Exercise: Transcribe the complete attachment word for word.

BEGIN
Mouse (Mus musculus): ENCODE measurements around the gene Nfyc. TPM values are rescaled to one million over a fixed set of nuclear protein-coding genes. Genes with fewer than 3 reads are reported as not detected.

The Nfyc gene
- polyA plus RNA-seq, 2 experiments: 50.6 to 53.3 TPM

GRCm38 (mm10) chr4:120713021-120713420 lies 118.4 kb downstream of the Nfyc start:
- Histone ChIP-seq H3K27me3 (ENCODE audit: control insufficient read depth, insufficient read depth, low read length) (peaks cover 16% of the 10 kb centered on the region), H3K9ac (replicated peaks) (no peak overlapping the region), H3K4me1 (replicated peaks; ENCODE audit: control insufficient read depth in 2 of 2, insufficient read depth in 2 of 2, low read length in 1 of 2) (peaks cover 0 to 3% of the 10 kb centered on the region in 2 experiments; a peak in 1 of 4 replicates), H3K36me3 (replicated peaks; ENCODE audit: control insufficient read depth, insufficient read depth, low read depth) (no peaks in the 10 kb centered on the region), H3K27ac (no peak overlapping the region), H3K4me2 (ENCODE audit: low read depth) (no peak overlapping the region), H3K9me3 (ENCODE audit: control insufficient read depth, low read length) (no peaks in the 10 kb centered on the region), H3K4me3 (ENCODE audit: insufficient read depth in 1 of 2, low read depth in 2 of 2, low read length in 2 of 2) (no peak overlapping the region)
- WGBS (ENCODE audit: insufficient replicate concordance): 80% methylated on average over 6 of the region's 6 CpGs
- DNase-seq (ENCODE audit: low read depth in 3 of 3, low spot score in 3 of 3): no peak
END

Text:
Mouse (Mus musculus): ENCODE measurements around the gene Nfyc. TPM values are rescaled to one million over a fixed set of nuclear protein-coding genes. Genes with fewer than 3 reads are reported as not detected.

The Nfyc gene
- polyA plus RNA-seq, 2 experiments: 50.6 to 53.3 TPM

GRCm38 (mm10) chr4:120713021-120713420 lies 118.4 kb downstream of the Nfyc start:
- Histone ChIP-seq H3K27me3 (ENCODE audit: control insufficient read depth, insufficient read depth, low read length) (peaks cover 16% of the 10 kb centered on the region), H3K9ac (replicated peaks) (no peak overlapping the region), H3K4me1 (replicated peaks; ENCODE audit: control insufficient read depth in 2 of 2, insufficient read depth in 2 of 2, low read length in 1 of 2) (peaks cover 0 to 3% of the 10 kb centered on the region in 2 experiments; a peak in 1 of 4 replicates), H3K36me3 (replicated peaks; ENCODE audit: control insufficient read depth, insufficient read depth, low read depth) (no peaks in the 10 kb centered on the region), H3K27ac (no peak overlapping the region), H3K4me2 (ENCODE audit: low read depth) (no peak overlapping the region), H3K9me3 (ENCODE audit: control insufficient read depth, low read length) (no peaks in the 10 kb centered on the region), H3K4me3 (ENCODE audit: insufficient read depth in 1 of 2, low read depth in 2 of 2, low read length in 2 of 2) (no peak overlapping the region)
- WGBS (ENCODE audit: insufficient replicate concordance): 80% methylated on average over 6 of the region's 6 CpGs
- DNase-seq (ENCODE audit: low read depth in 3 of 3, low spot score in 3 of 3): no peak